Item description for The Gottingen Dogmatics: Instruction in the Christian Religion by Karl Barth, Hannelotte Reiffen & Geoffrey W. Bromiley...
Overview One of the greatest theologians of the twentieth century, Karl Barth is best known for his monumental Church Dogmatics, a work that changed the modern theological landscape.It is less well known that Barth taught three distinct cycles of courses in dogmatics during his lifetime. His first effort consisted of a series of lectures at the University of Göttingen in 1924-25. These provocative lectures are now available in English for the first time in The Göttingen Dogmatics: Instruction in the Christian Religion, a work that is at once accessible and profoundly pastoral. Representing the only larger dogmatics ever completed by Barth, the Göttingen Dogmaticsprefigures the unfinished Christian Dogmatics of Munster and the Church Dogmatics of Bonn and Basel. This translation by Geoffrey W. Bromiley, the premier translator of Barth, offers in two volumes the full text of Barth's Göttingen lectures according to the excellent three-volume Swiss edition in the Gesamtausgabe (Collected Words). In this first volume Barth defines dogmatics as "scientific reflection on the Word of God" - the Word that is (1) spoken by God in revelation, (2) recorded in holy scripture, and (3) proclaimed and heard in Christian preaching. After his lengthy prolegomena on the threefold form of the Word of God, Barth discusses in depth the doctrine of God. His treatment of the other major doctrinal loci in his preaching-oriented dogmatics - anthropology, reconciliation, and redemption (eschatology) - will appear in Volume Two. Daniel L. Migliore, professor of systematic theology at Princeton Theological Seminary, has written a superb, substantive introduction that highlights the theological and historical significance of theGöttingen Dogmatics and compares this work with Barth's Church Dogmatics. Migliore points out, among other things, the intimate bond for Barth between dogmatics and preaching: in the Göttingen lectures we see a Barth "who tenaciously does theology - indeed defines theology - in relation to preaching and pastoral praxis." Ministers, seminary students, scholars, and theologically minded general readers will all appreciate and benefit from the Göttingen Dogmatics. As Migliore writes, "These lectures not only provide exceedingly rich new material for understanding the development of Barth's thought but also offer a remarkably original, lively, and 'reader-friendly' summary of Barth's earthly theology. . . . The clarity, pass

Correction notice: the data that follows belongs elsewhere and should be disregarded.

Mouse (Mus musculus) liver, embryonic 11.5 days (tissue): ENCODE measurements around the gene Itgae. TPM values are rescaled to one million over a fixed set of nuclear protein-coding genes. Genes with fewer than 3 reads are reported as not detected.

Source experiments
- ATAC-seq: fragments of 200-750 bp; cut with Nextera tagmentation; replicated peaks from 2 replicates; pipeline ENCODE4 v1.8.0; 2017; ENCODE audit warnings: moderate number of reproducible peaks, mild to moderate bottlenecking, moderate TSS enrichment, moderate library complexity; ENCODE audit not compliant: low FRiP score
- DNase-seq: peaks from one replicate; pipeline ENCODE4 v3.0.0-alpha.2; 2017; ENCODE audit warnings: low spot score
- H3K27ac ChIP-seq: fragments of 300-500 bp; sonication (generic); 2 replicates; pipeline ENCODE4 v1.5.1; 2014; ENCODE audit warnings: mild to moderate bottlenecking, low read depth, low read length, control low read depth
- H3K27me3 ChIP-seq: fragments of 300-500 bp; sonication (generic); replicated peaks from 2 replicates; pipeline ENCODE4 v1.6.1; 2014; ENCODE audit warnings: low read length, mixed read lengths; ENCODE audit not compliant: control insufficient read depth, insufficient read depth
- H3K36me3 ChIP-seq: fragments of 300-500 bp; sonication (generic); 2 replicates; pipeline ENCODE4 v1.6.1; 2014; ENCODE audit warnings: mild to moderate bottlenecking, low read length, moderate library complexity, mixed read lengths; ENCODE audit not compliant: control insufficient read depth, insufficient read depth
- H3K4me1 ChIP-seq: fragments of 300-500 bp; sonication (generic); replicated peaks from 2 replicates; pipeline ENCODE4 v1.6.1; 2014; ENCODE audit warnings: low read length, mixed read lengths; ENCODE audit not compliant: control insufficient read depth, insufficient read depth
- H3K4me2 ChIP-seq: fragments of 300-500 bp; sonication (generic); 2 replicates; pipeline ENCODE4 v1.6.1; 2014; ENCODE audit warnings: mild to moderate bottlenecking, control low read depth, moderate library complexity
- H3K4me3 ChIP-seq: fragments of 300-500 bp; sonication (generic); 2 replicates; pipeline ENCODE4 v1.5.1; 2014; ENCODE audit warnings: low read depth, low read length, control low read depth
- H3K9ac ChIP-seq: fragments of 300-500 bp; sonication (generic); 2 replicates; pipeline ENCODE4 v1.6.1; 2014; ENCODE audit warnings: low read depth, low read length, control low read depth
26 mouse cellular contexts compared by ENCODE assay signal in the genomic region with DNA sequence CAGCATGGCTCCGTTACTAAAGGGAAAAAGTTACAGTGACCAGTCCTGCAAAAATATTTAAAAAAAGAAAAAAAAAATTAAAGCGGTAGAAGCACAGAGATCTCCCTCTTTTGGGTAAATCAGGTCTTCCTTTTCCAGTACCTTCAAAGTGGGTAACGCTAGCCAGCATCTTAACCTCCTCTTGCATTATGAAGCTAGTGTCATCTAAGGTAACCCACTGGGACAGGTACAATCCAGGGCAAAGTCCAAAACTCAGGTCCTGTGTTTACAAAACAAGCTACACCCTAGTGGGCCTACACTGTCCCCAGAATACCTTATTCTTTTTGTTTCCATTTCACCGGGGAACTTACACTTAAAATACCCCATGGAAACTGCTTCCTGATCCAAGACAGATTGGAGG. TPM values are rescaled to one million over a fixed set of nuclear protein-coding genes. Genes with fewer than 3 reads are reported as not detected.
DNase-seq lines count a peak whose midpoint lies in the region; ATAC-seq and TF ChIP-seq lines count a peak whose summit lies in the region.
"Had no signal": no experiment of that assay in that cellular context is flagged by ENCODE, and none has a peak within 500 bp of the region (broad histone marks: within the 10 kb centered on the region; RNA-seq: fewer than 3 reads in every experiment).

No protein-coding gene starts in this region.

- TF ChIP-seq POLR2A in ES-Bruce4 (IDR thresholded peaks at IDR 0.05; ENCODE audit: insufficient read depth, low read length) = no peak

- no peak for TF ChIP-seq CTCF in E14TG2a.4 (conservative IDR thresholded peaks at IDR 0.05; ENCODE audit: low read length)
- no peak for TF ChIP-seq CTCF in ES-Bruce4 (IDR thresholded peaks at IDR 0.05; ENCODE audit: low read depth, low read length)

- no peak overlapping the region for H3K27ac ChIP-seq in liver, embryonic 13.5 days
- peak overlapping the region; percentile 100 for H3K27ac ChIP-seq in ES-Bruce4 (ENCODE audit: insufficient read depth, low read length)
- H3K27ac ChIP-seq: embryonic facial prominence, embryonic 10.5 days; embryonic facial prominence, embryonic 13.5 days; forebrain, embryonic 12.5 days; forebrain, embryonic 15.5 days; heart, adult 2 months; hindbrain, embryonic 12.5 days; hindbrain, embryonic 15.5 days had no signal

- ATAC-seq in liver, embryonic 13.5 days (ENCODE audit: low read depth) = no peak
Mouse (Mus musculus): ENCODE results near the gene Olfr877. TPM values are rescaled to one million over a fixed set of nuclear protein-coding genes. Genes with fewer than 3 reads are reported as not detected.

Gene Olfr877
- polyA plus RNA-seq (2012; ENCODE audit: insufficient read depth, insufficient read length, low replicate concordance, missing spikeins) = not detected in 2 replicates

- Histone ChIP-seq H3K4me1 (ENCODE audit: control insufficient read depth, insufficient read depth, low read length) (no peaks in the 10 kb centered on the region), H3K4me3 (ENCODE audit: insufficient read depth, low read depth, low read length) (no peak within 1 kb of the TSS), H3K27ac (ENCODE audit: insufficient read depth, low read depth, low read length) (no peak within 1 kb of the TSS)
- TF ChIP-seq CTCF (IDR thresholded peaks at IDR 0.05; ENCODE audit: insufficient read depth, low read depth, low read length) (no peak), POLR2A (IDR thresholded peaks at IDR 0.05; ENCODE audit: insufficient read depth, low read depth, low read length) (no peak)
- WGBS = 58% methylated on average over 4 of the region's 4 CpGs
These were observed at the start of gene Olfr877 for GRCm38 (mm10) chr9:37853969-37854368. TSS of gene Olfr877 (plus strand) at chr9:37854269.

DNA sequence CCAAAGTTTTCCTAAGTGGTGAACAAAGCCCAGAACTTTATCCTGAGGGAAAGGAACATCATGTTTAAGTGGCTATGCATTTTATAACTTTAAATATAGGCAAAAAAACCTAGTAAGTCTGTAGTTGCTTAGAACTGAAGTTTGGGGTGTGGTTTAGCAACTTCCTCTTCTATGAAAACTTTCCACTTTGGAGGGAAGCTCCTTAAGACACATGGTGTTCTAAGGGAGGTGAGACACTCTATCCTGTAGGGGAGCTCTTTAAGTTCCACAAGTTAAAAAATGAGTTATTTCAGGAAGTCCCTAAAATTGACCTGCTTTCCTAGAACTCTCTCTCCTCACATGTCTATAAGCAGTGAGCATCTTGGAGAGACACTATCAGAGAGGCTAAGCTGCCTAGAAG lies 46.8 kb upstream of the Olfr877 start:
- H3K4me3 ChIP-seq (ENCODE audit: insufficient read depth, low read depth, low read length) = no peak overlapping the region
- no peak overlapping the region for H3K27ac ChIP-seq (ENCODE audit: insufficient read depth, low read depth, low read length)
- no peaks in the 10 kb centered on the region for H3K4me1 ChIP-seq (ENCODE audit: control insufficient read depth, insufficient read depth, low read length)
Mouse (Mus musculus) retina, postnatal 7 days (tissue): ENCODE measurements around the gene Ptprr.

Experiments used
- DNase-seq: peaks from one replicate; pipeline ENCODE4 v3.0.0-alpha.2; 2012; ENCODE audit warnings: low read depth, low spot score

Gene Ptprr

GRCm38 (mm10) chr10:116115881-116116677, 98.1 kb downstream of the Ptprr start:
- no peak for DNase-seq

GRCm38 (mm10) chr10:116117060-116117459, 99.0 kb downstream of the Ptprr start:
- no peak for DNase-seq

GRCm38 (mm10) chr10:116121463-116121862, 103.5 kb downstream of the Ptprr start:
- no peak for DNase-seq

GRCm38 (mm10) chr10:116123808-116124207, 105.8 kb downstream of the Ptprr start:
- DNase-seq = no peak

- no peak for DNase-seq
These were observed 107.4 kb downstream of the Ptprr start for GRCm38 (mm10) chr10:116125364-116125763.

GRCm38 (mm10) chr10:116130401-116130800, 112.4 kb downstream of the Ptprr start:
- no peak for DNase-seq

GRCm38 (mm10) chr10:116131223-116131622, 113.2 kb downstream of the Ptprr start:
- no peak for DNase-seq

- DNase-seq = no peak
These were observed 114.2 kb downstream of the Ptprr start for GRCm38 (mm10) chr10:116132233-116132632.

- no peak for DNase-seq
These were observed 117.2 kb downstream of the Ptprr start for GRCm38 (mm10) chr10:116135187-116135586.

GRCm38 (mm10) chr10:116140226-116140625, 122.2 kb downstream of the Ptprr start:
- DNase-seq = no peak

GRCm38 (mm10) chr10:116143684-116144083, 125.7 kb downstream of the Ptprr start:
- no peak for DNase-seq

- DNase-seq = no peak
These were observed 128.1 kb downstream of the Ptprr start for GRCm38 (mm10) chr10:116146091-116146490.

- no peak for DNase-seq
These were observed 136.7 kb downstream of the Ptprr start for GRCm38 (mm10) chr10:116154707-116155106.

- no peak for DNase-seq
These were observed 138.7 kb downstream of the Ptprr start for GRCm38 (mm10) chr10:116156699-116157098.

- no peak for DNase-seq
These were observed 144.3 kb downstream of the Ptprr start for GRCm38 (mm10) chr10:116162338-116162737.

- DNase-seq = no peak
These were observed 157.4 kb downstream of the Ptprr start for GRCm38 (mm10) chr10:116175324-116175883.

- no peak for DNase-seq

Publishers Description One of the greatest theologians of the twentieth century, Karl Barth is best known for his monumental Church Dogmatics, a work that changed the modern theological landscape. It is less well known that Barth taught three distinct cycles of course sin dogmatics during his lifetime. His first effort consisted of a series of lectures at the University of Gottingen in 1924-1925. These provocative lectures are available in English in The Gottingen Dogmatics, an accessible and profoundly pastoral work.A superb, substantive introduction by Daniel L. Migliore, professor of systematic theology at Princeton Theological Seminary, highlights the theological historical significance of The Gottingen Dogmatics and compares this work with Barth's Church Dogmatics. Migliore points out, among other things, the intimate bond between dogmatics and preaching: in the Gottingen lectures we see a Barth "who tenaciously does theology -- indeed defines theology -- in relation to preaching a pastoral praxis."